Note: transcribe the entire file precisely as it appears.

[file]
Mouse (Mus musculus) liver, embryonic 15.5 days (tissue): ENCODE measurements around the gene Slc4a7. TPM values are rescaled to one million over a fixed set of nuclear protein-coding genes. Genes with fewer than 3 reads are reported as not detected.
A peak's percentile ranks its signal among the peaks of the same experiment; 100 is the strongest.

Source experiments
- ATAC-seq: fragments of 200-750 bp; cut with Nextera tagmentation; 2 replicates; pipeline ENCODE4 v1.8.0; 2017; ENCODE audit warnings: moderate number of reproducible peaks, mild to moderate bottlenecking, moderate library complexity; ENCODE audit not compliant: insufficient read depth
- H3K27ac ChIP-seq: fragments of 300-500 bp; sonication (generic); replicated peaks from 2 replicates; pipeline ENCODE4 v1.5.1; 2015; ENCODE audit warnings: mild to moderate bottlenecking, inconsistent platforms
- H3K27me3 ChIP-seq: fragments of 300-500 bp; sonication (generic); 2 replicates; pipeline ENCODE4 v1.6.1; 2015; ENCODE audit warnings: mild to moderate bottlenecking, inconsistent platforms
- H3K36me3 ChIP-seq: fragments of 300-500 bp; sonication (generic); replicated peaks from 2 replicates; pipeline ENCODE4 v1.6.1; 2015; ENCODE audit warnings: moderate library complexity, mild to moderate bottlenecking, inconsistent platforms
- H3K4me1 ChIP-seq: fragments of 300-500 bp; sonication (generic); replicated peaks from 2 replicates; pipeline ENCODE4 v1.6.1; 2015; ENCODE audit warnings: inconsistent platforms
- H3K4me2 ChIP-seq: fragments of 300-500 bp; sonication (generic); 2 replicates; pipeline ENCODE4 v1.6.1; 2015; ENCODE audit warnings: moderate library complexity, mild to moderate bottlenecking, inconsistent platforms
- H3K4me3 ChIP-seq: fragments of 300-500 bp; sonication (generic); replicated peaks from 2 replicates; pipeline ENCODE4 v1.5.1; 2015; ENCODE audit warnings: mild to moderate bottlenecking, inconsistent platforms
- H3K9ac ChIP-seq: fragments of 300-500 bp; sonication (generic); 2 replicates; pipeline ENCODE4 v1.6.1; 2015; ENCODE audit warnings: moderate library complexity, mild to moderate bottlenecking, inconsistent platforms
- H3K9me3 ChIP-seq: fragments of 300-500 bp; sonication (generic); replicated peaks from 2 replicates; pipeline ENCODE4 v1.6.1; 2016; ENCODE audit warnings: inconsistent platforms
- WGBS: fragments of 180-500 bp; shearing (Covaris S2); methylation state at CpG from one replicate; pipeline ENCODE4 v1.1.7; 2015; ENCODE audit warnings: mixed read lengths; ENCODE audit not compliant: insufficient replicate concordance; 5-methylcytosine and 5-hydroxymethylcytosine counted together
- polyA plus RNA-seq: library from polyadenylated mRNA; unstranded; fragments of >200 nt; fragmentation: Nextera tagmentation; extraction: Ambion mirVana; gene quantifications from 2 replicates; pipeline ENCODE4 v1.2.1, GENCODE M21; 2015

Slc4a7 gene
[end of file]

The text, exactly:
Mouse (Mus musculus) liver, embryonic 15.5 days (tissue): ENCODE measurements around the gene Slc4a7. TPM values are rescaled to one million over a fixed set of nuclear protein-coding genes. Genes with fewer than 3 reads are reported as not detected.
A peak's percentile ranks its signal among the peaks of the same experiment; 100 is the strongest.

Source experiments
- ATAC-seq: fragments of 200-750 bp; cut with Nextera tagmentation; 2 replicates; pipeline ENCODE4 v1.8.0; 2017; ENCODE audit warnings: moderate number of reproducible peaks, mild to moderate bottlenecking, moderate library complexity; ENCODE audit not compliant: insufficient read depth
- H3K27ac ChIP-seq: fragments of 300-500 bp; sonication (generic); replicated peaks from 2 replicates; pipeline ENCODE4 v1.5.1; 2015; ENCODE audit warnings: mild to moderate bottlenecking, inconsistent platforms
- H3K27me3 ChIP-seq: fragments of 300-500 bp; sonication (generic); 2 replicates; pipeline ENCODE4 v1.6.1; 2015; ENCODE audit warnings: mild to moderate bottlenecking, inconsistent platforms
- H3K36me3 ChIP-seq: fragments of 300-500 bp; sonication (generic); replicated peaks from 2 replicates; pipeline ENCODE4 v1.6.1; 2015; ENCODE audit warnings: moderate library complexity, mild to moderate bottlenecking, inconsistent platforms
- H3K4me1 ChIP-seq: fragments of 300-500 bp; sonication (generic); replicated peaks from 2 replicates; pipeline ENCODE4 v1.6.1; 2015; ENCODE audit warnings: inconsistent platforms
- H3K4me2 ChIP-seq: fragments of 300-500 bp; sonication (generic); 2 replicates; pipeline ENCODE4 v1.6.1; 2015; ENCODE audit warnings: moderate library complexity, mild to moderate bottlenecking, inconsistent platforms
- H3K4me3 ChIP-seq: fragments of 300-500 bp; sonication (generic); replicated peaks from 2 replicates; pipeline ENCODE4 v1.5.1; 2015; ENCODE audit warnings: mild to moderate bottlenecking, inconsistent platforms
- H3K9ac ChIP-seq: fragments of 300-500 bp; sonication (generic); 2 replicates; pipeline ENCODE4 v1.6.1; 2015; ENCODE audit warnings: moderate library complexity, mild to moderate bottlenecking, inconsistent platforms
- H3K9me3 ChIP-seq: fragments of 300-500 bp; sonication (generic); replicated peaks from 2 replicates; pipeline ENCODE4 v1.6.1; 2016; ENCODE audit warnings: inconsistent platforms
- WGBS: fragments of 180-500 bp; shearing (Covaris S2); methylation state at CpG from one replicate; pipeline ENCODE4 v1.1.7; 2015; ENCODE audit warnings: mixed read lengths; ENCODE audit not compliant: insufficient replicate concordance; 5-methylcytosine and 5-hydroxymethylcytosine counted together
- polyA plus RNA-seq: library from polyadenylated mRNA; unstranded; fragments of >200 nt; fragmentation: Nextera tagmentation; extraction: Ambion mirVana; gene quantifications from 2 replicates; pipeline ENCODE4 v1.2.1, GENCODE M21; 2015

Slc4a7 gene